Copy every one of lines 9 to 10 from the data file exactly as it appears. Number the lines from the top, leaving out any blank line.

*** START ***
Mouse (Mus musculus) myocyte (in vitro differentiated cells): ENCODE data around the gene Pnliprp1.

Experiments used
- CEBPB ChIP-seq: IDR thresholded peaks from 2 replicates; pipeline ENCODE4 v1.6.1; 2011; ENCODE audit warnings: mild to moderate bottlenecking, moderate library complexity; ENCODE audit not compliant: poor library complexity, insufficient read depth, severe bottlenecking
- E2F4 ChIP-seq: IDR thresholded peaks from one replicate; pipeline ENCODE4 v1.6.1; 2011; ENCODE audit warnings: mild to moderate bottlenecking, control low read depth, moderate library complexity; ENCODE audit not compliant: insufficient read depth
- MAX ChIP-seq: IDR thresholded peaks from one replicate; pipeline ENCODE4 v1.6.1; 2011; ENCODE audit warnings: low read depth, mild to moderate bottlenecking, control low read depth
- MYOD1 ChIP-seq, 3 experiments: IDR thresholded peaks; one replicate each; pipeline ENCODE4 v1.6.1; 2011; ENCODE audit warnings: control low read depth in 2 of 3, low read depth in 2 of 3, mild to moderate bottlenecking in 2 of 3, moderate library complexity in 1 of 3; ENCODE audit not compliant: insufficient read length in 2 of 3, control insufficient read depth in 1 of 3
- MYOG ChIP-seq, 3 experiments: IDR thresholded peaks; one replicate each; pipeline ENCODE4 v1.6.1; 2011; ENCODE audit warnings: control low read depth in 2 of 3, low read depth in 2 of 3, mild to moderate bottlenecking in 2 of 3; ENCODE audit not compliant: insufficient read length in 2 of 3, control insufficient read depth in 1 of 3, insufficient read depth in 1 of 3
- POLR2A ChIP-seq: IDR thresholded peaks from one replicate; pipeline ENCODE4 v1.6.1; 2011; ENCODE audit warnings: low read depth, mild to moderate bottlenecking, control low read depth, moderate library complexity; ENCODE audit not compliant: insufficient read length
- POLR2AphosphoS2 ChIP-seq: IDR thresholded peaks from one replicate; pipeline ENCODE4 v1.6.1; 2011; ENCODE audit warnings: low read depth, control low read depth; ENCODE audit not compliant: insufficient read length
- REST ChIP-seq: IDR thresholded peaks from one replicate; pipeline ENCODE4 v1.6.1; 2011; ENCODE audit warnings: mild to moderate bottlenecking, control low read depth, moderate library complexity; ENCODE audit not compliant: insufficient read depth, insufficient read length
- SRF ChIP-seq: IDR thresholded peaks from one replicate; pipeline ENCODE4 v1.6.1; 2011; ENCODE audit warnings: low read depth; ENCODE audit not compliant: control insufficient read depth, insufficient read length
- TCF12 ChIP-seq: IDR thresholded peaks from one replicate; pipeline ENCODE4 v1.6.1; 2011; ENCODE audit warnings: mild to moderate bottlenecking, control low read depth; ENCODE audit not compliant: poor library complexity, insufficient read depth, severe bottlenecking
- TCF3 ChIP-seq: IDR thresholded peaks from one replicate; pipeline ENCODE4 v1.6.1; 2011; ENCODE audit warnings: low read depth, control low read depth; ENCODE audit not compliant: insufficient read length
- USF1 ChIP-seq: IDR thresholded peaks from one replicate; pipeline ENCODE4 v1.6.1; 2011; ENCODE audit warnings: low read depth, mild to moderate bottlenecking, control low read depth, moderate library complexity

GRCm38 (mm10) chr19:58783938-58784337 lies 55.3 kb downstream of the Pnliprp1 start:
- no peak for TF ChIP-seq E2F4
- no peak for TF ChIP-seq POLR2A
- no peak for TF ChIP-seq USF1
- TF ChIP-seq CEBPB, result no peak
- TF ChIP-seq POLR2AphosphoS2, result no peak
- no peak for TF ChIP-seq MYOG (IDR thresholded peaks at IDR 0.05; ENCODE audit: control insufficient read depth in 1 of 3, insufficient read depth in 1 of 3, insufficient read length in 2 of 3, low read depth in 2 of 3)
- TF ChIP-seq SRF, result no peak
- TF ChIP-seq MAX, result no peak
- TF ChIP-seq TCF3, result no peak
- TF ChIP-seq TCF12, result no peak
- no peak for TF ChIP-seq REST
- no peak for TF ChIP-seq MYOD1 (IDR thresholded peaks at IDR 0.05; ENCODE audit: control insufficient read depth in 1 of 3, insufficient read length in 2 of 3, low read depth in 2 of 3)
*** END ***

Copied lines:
- POLR2AphosphoS2 ChIP-seq: IDR thresholded peaks from one replicate; pipeline ENCODE4 v1.6.1; 2011; ENCODE audit warnings: low read depth, control low read depth; ENCODE audit not compliant: insufficient read length
- REST ChIP-seq: IDR thresholded peaks from one replicate; pipeline ENCODE4 v1.6.1; 2011; ENCODE audit warnings: mild to moderate bottlenecking, control low read depth, moderate library complexity; ENCODE audit not compliant: insufficient read depth, insufficient read length